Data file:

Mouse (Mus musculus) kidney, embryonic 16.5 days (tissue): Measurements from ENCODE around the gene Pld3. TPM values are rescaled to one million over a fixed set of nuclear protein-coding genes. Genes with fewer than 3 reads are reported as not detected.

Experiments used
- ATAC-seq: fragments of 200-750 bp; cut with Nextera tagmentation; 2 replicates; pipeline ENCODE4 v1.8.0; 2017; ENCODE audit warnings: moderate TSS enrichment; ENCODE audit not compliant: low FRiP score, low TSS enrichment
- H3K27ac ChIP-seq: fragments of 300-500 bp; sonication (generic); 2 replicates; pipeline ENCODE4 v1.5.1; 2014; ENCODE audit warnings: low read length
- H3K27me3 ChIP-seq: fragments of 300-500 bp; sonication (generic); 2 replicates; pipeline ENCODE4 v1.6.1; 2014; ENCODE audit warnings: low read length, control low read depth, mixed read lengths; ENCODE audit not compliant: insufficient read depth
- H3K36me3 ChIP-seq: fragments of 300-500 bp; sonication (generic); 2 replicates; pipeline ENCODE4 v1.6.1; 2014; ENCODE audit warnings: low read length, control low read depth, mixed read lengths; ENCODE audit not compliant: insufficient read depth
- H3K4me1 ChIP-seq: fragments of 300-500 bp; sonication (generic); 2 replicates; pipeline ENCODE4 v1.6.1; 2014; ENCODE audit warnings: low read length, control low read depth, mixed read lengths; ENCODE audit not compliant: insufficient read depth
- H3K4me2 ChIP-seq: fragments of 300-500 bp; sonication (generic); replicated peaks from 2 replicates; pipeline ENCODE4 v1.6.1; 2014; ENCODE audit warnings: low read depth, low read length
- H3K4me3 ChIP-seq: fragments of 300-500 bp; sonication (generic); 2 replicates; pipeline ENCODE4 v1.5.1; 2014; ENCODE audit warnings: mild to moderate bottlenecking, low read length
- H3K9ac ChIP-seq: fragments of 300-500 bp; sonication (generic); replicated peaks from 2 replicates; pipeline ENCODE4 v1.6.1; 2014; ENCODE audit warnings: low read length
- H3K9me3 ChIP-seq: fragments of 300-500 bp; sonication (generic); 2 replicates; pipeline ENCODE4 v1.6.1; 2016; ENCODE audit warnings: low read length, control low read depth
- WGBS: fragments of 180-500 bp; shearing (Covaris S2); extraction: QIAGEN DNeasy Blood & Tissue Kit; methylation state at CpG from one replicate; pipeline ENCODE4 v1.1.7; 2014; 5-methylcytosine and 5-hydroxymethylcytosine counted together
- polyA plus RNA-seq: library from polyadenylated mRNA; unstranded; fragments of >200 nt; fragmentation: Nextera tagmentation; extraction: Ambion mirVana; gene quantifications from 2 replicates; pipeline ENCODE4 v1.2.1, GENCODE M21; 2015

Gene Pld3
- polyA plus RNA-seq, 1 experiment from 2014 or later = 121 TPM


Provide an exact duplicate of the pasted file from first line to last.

Mouse (Mus musculus) kidney, embryonic 16.5 days (tissue): Measurements from ENCODE around the gene Pld3. TPM values are rescaled to one million over a fixed set of nuclear protein-coding genes. Genes with fewer than 3 reads are reported as not detected.

Experiments used
- ATAC-seq: fragments of 200-750 bp; cut with Nextera tagmentation; 2 replicates; pipeline ENCODE4 v1.8.0; 2017; ENCODE audit warnings: moderate TSS enrichment; ENCODE audit not compliant: low FRiP score, low TSS enrichment
- H3K27ac ChIP-seq: fragments of 300-500 bp; sonication (generic); 2 replicates; pipeline ENCODE4 v1.5.1; 2014; ENCODE audit warnings: low read length
- H3K27me3 ChIP-seq: fragments of 300-500 bp; sonication (generic); 2 replicates; pipeline ENCODE4 v1.6.1; 2014; ENCODE audit warnings: low read length, control low read depth, mixed read lengths; ENCODE audit not compliant: insufficient read depth
- H3K36me3 ChIP-seq: fragments of 300-500 bp; sonication (generic); 2 replicates; pipeline ENCODE4 v1.6.1; 2014; ENCODE audit warnings: low read length, control low read depth, mixed read lengths; ENCODE audit not compliant: insufficient read depth
- H3K4me1 ChIP-seq: fragments of 300-500 bp; sonication (generic); 2 replicates; pipeline ENCODE4 v1.6.1; 2014; ENCODE audit warnings: low read length, control low read depth, mixed read lengths; ENCODE audit not compliant: insufficient read depth
- H3K4me2 ChIP-seq: fragments of 300-500 bp; sonication (generic); replicated peaks from 2 replicates; pipeline ENCODE4 v1.6.1; 2014; ENCODE audit warnings: low read depth, low read length
- H3K4me3 ChIP-seq: fragments of 300-500 bp; sonication (generic); 2 replicates; pipeline ENCODE4 v1.5.1; 2014; ENCODE audit warnings: mild to moderate bottlenecking, low read length
- H3K9ac ChIP-seq: fragments of 300-500 bp; sonication (generic); replicated peaks from 2 replicates; pipeline ENCODE4 v1.6.1; 2014; ENCODE audit warnings: low read length
- H3K9me3 ChIP-seq: fragments of 300-500 bp; sonication (generic); 2 replicates; pipeline ENCODE4 v1.6.1; 2016; ENCODE audit warnings: low read length, control low read depth
- WGBS: fragments of 180-500 bp; shearing (Covaris S2); extraction: QIAGEN DNeasy Blood & Tissue Kit; methylation state at CpG from one replicate; pipeline ENCODE4 v1.1.7; 2014; 5-methylcytosine and 5-hydroxymethylcytosine counted together
- polyA plus RNA-seq: library from polyadenylated mRNA; unstranded; fragments of >200 nt; fragmentation: Nextera tagmentation; extraction: Ambion mirVana; gene quantifications from 2 replicates; pipeline ENCODE4 v1.2.1, GENCODE M21; 2015

Gene Pld3
- polyA plus RNA-seq, 1 experiment from 2014 or later = 121 TPM